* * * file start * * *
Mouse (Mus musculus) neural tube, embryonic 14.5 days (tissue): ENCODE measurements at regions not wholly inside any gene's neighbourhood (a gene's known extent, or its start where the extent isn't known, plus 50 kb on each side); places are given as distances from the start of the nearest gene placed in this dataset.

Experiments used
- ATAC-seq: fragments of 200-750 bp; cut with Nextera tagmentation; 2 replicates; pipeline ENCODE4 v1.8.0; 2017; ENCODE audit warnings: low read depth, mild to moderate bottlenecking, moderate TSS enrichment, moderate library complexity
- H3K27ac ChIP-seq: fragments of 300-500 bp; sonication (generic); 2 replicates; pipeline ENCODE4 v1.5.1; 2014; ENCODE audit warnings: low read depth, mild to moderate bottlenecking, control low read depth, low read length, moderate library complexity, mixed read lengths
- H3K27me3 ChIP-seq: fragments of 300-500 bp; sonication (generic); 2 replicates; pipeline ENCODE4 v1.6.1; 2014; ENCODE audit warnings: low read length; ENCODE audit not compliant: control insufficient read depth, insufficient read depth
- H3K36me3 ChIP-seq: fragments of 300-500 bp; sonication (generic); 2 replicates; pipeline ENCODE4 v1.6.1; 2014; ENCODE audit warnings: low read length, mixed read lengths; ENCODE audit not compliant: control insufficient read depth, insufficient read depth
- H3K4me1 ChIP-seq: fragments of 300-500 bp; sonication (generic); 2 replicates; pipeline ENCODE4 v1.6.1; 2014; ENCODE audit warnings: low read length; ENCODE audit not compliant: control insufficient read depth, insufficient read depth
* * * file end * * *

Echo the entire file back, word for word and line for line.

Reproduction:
Mouse (Mus musculus) neural tube, embryonic 14.5 days (tissue): ENCODE measurements at regions not wholly inside any gene's neighbourhood (a gene's known extent, or its start where the extent isn't known, plus 50 kb on each side); places are given as distances from the start of the nearest gene placed in this dataset.

Experiments used
- ATAC-seq: fragments of 200-750 bp; cut with Nextera tagmentation; 2 replicates; pipeline ENCODE4 v1.8.0; 2017; ENCODE audit warnings: low read depth, mild to moderate bottlenecking, moderate TSS enrichment, moderate library complexity
- H3K27ac ChIP-seq: fragments of 300-500 bp; sonication (generic); 2 replicates; pipeline ENCODE4 v1.5.1; 2014; ENCODE audit warnings: low read depth, mild to moderate bottlenecking, control low read depth, low read length, moderate library complexity, mixed read lengths
- H3K27me3 ChIP-seq: fragments of 300-500 bp; sonication (generic); 2 replicates; pipeline ENCODE4 v1.6.1; 2014; ENCODE audit warnings: low read length; ENCODE audit not compliant: control insufficient read depth, insufficient read depth
- H3K36me3 ChIP-seq: fragments of 300-500 bp; sonication (generic); 2 replicates; pipeline ENCODE4 v1.6.1; 2014; ENCODE audit warnings: low read length, mixed read lengths; ENCODE audit not compliant: control insufficient read depth, insufficient read depth
- H3K4me1 ChIP-seq: fragments of 300-500 bp; sonication (generic); 2 replicates; pipeline ENCODE4 v1.6.1; 2014; ENCODE audit warnings: low read length; ENCODE audit not compliant: control insufficient read depth, insufficient read depth